Despite a whirlwind of activity early in the week, Gov. Greg Abbott has yet again failed to pass his private school voucher scheme. Thanks to the advocacy of thousands of Texas AFT members making phone calls, sending letters, and visiting their representatives at the Capitol, a bipartisan majority of members of the Texas House has stood firm against a private school vouchers scheme.
Despite the fact that vouchers seem to be dead for this special session, the governor has vowed to call another, and so it is critically important that we keep the heat up. Contact your representative now:
How’d it happen?
After the House passed several harmful bills on Abbott’s special session call last week, all eyes have been on the issue of private school vouchers. House Bill 1, the 184-page voucher bill that included limited public education funding increases by Rep. Brad Buckley, chairman of the House Public Education Committee, was filed Oct. 19, but since then it has not been referred to committee.
Buckley’s voucher bill sparked criticism from both sides of the voucher debate. Voucher proponents like Abbott regarded Buckley’s proposal as insufficient, whereas defenders of public education called out the voucher as the scam it is. Not only was the bill unpopular, it did not fit the narrow confines of Abbott’s special session agenda; in the governor’s original proclamation calling the special session, the only education-related item was vouchers, meaning that any bill that addressed public education funding would not meet the narrow confines of the proclamation.
With that stage set, legislators arrived back at the Capitol this Monday unsure what to expect. Many legislators from both political parties seem to have grown dissatisfied with Abbott’s unending and unproductive special sessions. That frustration, along with other district commitments and family obligations, left the Texas House without a quorum when it was called to order at 10 a.m. on Halloween.
In order to conduct business, the Texas House needs 100 of the 150 House representatives to be on the floor. According to the attendance log, only 77 members were on the House floor on Tuesday. Seventy-two members of the Texas House, a mixture of Democrats and Republicans, were absent.
After a lack of quorum had been established, a group of House Republicans erroneously placed the blame on House Democrats for breaking quorum. A small group, which included Buckley, gathered for an impromptu press conference to point the finger at House Democrats, despite the fact that large groups of both Democrats and Republicans were missing from the House floor. At the press conference, that small group of Republicans announced that Abbott had released a new proclamation to expand the special session call in order to allow legislators to take up the issue of school funding alongside a voucher.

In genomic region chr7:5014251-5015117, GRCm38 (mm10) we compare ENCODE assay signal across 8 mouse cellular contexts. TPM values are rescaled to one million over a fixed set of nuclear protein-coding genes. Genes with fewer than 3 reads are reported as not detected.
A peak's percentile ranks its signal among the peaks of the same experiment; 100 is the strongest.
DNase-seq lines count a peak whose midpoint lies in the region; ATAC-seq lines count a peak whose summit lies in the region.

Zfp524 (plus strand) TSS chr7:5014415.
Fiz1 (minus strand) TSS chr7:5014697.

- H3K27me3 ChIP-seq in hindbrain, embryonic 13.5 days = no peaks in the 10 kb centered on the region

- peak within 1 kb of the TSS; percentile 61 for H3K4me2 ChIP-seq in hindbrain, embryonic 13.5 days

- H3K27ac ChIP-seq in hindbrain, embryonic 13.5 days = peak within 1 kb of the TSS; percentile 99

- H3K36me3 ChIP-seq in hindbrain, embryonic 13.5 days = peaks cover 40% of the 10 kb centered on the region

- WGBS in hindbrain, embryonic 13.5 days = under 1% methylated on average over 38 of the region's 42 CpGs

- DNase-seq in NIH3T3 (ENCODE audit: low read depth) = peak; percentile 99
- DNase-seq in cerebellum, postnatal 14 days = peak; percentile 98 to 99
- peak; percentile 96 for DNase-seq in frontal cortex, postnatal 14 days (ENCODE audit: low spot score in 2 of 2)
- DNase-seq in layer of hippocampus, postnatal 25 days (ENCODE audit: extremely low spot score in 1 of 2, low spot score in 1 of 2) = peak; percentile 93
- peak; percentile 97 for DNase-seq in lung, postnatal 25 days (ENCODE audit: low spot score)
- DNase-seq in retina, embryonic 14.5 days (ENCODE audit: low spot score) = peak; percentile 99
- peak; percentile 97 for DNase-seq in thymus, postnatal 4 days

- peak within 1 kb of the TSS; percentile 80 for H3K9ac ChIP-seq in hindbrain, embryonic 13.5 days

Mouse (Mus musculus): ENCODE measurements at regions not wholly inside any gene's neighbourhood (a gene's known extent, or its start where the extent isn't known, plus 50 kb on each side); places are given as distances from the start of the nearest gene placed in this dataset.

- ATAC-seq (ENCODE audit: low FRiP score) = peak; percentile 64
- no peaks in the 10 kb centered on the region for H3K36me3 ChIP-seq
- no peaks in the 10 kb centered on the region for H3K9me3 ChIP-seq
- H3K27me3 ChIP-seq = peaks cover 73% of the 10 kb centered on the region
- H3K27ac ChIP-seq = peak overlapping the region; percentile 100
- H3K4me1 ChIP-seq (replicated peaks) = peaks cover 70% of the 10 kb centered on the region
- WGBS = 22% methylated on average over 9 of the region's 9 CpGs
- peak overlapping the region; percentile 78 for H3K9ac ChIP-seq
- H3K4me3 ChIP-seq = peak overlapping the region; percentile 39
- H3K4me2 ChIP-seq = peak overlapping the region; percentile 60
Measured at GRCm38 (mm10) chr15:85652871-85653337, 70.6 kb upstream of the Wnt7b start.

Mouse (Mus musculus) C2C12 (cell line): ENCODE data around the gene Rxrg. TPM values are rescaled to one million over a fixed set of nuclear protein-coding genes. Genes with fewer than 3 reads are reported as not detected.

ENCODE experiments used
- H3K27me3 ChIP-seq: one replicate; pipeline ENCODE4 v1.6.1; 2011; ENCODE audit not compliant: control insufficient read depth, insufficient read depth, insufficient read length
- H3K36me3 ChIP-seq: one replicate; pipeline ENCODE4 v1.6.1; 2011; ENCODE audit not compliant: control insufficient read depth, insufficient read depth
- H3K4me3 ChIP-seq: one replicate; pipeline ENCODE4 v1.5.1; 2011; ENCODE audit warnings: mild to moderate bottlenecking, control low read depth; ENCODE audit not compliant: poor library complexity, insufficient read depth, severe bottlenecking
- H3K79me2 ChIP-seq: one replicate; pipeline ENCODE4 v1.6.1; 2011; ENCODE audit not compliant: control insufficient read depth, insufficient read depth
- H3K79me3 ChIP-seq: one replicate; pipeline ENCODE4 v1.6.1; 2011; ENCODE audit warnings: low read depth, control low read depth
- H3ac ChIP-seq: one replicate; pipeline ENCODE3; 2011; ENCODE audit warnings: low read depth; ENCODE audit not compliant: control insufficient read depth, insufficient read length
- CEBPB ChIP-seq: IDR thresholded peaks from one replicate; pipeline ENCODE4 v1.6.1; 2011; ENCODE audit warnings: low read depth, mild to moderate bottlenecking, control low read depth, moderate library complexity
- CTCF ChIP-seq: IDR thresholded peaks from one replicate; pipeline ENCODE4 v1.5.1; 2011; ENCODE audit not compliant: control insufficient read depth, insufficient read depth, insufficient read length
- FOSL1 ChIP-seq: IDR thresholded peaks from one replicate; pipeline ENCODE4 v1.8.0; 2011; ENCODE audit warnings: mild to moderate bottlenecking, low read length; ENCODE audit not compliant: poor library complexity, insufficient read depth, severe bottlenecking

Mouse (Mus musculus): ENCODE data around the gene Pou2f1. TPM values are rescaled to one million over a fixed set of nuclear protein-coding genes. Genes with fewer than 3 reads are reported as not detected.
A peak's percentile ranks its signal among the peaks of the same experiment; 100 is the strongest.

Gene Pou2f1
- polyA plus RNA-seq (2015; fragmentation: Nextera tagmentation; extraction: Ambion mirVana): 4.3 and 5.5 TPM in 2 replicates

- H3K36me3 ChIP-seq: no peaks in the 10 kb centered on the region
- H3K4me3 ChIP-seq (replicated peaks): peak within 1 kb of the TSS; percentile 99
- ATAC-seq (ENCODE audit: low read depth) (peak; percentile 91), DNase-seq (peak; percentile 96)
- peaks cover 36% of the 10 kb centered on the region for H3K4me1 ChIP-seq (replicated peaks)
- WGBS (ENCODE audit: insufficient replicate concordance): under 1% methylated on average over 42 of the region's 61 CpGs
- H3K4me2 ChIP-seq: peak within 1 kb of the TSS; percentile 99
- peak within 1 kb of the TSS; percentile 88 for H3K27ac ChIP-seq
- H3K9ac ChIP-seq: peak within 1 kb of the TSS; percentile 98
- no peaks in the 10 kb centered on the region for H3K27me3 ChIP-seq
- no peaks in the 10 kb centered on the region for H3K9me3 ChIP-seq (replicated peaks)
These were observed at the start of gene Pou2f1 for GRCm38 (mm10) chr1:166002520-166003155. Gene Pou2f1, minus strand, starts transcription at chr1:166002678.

After the press conference concluded, Abbott released a public claim that “an agreement” had been reached between him and House Speaker Dade Phelan on the issue of vouchers. However, Phelan was quick to respond that, despite the expanded special session call, no firm deal or commitments had been made. To add fuel to the fire, Lt. Governor Dan Patrick chimed in, demanding that the House pass the same voucher bill passed by the Senate, SB 1.
Wednesday morning, Abbott reiterated his assertion that a deal had been reached on vouchers and that a voucher would be passed by the end of this special legislative session. He also said that the House would release the voucher bill by 5 p.m., possibly a committee substitute to HB 1.
On Wednesday evening, however, less than eight hours after Abbott’s comments, the Texas House reconvened with a quorum present, yet no voucher bill was referred to the committee. The House simply gaveled in and gaveled out with little activity or fanfare. After they gaveled out, Chairman Buckley signaled what had been clear to many public education advocates since the beginning of the special session: that there was no deal on vouchers.
“It’s too tight for the House to be able to move something in this special,” said Buckley of the timeline to hear and pass a bill.
The 30-day limit on this third special session is set to expire Nov. 7. Buckley’s comments suggest that it is not possible for the House to pass a bill before this deadline. Given this constraint, vouchers seem to be dead for this special session. In a further indication that no deal will be reached this go-round, Abbott has left the country for a visit to Israel.
But the fight isn’t over. Abbott could call the Legislature back for another special session at any time.
Our members’ unrelenting and personal advocacy against vouchers and in defense of our public schools was no match for the well-monied astroturf proponents of vouchers. Gov. Abbott’s vouchers failed again during the third special session, and it will be because of our members’ continued advocacy that vouchers will continue to fail in future sessions. Our members’ voices have been critically important to countering manufactured narratives by voucher profiteers determined to undermine public schools. As the pressure from the governor continues, your voice is more critical than ever. Stay tuned to the Hotline for upcoming opportunities to continue and build our advocacy.